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Watch now: In first debate, Bloomington mayoral candidates present divergent visions for city's future

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BLOOMINGTON — The three candidates running to serve as the city's first mayor in eight years delivered divergent opening arguments to residents on Tuesday, offering split solutions to problems ranging stabilizing economic development to reshaping social policy. 

From the opening minutes, the candidates —  Jackie GundersonMboka Mwilambwe and Mike Straza — used the debate hosted by WGLT radio to paint their agendas in broad strokes and read answers prepared by their campaigns. 

Mwilambwe, Ward 3 alderman and the longest currently serving member of the Bloomington City Council, pointed to his voting record at times and offering bottom-line solutions at others. 

"The question for voters in this election is who is best positioned to bring our community together," Mwilambwe said. "The vast majority of my professional and civic life has been about building consensus about a variety of issues." 

Gunderson and Straza — neither have held elected public office — promoted umbrella ideologies as fixes to complex problems, with both not straying far from their progressive and conservative agendas, respectively. 

"It's time to approach city hall with a more proactive lens, full of elected officials who communicate with their community and bring impactful and equitable solutions," Gunderson said in her opening statement. 

"Now is not the time for local leaders who are inexperienced or passive participants in Bloomington's growth," Straza said, after touting how the companies he's managed have combined revenues of over $50 million.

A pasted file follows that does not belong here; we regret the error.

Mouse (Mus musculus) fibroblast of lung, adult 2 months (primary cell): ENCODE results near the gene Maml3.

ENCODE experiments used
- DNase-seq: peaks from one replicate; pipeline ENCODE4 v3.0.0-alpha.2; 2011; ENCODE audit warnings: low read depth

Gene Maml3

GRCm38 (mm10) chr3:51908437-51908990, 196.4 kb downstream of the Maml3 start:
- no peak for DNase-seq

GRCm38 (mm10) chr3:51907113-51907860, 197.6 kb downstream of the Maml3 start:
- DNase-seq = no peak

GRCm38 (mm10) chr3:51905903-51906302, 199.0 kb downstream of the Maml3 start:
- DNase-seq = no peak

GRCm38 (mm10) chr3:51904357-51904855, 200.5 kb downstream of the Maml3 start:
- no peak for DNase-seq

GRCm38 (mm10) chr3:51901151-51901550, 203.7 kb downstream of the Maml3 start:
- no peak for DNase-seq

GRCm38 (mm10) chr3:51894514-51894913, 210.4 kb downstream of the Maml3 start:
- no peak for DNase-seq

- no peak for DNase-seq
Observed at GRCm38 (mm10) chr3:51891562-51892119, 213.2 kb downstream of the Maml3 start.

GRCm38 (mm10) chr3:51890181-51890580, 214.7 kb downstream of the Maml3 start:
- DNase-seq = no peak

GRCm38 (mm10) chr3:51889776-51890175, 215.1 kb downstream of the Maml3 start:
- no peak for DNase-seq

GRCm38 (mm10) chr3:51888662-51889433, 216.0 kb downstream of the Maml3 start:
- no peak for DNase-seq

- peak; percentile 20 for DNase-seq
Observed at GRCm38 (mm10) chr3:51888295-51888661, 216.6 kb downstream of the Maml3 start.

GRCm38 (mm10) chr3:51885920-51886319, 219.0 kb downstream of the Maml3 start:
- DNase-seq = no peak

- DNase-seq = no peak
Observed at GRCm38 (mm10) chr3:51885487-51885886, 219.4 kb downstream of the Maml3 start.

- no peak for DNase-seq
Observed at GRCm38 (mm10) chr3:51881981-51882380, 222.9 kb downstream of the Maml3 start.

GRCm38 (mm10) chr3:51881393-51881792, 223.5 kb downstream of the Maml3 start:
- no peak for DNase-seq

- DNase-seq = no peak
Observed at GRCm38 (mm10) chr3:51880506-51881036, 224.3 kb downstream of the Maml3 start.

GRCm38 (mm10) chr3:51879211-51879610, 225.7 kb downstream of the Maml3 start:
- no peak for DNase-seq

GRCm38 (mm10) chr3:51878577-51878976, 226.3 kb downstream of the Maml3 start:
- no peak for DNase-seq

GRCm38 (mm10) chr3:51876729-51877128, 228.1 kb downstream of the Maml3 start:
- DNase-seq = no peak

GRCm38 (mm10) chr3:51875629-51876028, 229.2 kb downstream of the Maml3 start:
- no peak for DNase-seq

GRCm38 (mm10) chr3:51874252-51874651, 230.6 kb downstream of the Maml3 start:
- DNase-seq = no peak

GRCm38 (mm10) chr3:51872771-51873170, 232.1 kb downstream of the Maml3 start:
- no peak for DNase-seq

The three candidates shined most when answering questions aimed at unpacking those agendas and tarnished when confronted with a view that opposed it. 

For Straza, economic development was a clear strong-suit, while social issues like access to housing were weak points. 

"My vision is to make Bloomington the entrepreneurial capital of the Midwest," Straza said at one point in the debate. 

To accomplish that goal, Straza said the city needs to put more support behind small businesses, streamline the process of approving new development and implement standardized incentives for prospective companies looking to develop here.

On the topic of homelessness, Straza said he didn't think the city "should be heavily involved in it," and instead should guide homeless individuals to community resources or examine the root issue. 

Gunderson's highlights expectedly came on social issues, like affordable housing, which she called a crisis that "is only going to worsen" if representatives take an "out of sight, out of mind" approach. 

Gunderson, who if elected would be the first openly queer person and the second woman to serve as mayor, also said she's committed to increasing diversity on city boards and commissions, while developing policies that codify protections for disabled, minority and immigrant communities.  

Conservatives might characterize her shortcomings around economic policy, which she viewed through a lens of directing federal and state funding to small businesses without compromising on other social program spending areas. 

Mwilambwe's high points followed his emphasis on fiscal responsibility and providing core municipal services.

"We have increased out investment in our streets from nearly nothing in 2000 to about $7 million in the upcoming budget," Mwilambwe said. 

His lower points came amid a discussion over the yet-to-pass Welcoming City ordinance, which Mwilambwe has resisted during his time on Council.

He said he had "strong reservations" over "tying the police's hands," but was looking forward to having a "much larger conversation as a council and as a community."

21 celebrities with ties to Bloomington-Normal

Contact Timothy Eggert at (309) 820-3276. Follow him on Twitter: @TimothyMEggert


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